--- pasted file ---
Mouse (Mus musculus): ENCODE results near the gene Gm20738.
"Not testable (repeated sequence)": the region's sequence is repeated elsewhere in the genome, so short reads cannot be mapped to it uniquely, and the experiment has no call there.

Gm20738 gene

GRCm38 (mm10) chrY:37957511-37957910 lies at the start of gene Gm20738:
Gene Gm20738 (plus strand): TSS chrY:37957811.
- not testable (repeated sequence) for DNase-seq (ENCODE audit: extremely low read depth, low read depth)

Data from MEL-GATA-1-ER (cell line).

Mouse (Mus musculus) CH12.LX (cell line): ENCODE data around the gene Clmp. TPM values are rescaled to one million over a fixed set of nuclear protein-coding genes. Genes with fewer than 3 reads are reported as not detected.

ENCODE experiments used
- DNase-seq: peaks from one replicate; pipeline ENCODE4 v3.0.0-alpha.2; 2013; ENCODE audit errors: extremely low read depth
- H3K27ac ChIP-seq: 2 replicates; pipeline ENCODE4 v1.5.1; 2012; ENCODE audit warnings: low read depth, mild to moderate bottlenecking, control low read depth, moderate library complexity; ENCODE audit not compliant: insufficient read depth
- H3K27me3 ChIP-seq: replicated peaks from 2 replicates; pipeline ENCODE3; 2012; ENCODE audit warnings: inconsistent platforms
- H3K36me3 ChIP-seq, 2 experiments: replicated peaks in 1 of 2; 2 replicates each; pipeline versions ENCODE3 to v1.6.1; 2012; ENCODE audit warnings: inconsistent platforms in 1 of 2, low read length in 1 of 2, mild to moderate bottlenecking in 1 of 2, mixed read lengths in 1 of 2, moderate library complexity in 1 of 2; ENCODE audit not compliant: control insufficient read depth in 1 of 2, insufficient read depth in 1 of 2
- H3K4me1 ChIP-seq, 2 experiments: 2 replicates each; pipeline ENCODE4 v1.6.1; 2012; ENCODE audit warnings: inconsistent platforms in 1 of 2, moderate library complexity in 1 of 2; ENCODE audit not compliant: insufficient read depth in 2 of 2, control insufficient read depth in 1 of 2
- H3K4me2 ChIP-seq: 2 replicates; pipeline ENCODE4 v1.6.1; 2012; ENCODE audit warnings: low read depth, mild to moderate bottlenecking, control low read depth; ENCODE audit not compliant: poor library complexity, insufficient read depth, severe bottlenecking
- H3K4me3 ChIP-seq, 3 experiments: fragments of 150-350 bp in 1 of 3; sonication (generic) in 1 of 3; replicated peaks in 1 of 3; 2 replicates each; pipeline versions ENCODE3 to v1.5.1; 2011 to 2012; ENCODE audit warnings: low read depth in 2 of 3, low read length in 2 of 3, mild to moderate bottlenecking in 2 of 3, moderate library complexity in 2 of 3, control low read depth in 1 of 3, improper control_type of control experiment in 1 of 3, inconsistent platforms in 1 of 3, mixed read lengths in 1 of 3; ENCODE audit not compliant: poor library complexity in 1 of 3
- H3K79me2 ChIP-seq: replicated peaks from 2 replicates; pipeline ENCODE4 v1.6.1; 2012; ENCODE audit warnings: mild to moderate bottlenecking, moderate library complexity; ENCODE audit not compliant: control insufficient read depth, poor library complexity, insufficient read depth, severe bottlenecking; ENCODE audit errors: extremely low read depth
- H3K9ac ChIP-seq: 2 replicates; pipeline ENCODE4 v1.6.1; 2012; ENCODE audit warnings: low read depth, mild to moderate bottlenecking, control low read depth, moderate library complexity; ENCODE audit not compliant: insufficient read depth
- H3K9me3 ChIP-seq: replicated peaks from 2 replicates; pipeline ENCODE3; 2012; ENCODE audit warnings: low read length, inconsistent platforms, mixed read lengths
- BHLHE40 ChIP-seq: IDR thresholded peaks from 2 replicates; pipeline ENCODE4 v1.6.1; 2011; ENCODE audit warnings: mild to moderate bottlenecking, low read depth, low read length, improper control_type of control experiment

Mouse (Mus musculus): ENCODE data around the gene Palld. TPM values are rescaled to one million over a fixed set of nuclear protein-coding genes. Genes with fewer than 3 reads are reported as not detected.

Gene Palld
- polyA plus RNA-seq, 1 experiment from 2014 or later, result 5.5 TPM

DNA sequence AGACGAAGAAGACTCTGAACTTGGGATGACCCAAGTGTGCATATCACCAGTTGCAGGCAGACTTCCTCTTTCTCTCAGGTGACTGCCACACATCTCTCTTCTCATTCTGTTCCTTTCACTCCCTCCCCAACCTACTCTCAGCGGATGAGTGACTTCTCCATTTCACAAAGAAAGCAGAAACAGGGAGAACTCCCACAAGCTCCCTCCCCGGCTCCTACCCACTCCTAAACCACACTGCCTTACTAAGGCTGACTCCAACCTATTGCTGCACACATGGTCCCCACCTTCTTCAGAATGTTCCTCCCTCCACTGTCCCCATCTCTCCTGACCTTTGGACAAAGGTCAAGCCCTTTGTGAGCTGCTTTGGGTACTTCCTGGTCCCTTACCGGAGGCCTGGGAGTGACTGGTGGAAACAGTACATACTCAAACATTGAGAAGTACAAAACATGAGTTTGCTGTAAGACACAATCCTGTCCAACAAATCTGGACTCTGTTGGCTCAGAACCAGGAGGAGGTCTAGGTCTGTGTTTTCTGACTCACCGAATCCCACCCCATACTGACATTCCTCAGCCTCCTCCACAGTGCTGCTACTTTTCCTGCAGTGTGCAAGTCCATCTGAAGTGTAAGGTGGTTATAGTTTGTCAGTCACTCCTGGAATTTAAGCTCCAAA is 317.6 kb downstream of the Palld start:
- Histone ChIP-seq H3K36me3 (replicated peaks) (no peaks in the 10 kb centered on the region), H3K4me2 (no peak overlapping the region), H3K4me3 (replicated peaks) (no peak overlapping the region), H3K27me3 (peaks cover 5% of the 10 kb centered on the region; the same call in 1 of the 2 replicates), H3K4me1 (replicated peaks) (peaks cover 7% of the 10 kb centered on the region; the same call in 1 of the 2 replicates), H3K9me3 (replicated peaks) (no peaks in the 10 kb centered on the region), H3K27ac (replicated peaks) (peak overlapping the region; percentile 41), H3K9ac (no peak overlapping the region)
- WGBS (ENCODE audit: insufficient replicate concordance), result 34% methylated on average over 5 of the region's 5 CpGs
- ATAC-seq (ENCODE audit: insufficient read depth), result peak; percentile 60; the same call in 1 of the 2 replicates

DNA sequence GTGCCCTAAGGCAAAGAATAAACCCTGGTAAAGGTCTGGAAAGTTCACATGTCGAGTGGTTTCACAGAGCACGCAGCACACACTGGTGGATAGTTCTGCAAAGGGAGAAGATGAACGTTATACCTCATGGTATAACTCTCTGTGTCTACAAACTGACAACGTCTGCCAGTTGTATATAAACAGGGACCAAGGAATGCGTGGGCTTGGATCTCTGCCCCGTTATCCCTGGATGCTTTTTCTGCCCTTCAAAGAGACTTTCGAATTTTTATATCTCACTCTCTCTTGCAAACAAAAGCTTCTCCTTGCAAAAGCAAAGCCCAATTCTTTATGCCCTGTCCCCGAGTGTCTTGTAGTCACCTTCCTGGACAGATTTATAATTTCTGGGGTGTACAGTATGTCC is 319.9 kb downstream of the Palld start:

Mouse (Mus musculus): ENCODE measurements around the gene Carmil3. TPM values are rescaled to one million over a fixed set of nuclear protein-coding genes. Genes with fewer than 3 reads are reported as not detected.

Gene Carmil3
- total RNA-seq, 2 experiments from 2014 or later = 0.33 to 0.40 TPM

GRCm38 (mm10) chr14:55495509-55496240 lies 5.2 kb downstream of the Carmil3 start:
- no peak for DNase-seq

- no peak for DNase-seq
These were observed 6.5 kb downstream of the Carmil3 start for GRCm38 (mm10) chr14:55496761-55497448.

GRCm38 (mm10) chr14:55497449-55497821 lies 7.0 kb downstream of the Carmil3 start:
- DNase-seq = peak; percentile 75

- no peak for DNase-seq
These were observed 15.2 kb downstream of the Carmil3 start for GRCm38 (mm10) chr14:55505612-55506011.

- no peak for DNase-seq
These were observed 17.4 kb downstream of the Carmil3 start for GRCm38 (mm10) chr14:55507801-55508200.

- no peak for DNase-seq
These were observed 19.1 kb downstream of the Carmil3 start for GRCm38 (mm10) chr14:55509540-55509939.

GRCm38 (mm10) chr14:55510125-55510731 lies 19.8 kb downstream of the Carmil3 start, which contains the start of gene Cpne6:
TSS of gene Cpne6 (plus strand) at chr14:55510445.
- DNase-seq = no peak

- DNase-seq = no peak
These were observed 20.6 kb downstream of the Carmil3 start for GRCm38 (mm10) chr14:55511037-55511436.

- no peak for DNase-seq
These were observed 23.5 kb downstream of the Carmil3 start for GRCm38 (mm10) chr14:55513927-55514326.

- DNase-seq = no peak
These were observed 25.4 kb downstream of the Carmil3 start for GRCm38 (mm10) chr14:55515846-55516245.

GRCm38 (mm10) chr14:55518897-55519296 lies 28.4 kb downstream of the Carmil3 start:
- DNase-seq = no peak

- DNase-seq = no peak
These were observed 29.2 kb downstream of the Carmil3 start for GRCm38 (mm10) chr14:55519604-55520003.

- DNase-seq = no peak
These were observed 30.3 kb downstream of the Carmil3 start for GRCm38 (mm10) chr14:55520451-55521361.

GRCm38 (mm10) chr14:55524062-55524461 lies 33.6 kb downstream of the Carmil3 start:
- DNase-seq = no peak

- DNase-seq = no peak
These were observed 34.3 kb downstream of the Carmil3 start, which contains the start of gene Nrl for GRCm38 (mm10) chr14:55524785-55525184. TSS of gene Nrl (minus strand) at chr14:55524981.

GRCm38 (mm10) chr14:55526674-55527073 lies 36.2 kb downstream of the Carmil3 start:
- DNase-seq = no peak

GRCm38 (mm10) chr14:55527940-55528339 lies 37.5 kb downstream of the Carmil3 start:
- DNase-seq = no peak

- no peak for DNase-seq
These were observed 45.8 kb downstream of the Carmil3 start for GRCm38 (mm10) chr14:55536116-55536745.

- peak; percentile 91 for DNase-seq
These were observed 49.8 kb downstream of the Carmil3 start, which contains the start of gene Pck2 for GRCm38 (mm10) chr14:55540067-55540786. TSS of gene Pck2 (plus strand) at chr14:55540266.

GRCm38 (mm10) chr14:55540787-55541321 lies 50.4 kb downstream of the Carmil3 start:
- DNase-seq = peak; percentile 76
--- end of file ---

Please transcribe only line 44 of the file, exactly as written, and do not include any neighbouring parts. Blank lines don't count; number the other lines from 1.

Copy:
GRCm38 (mm10) chr14:55510125-55510731 lies 19.8 kb downstream of the Carmil3 start, which contains the start of gene Cpne6: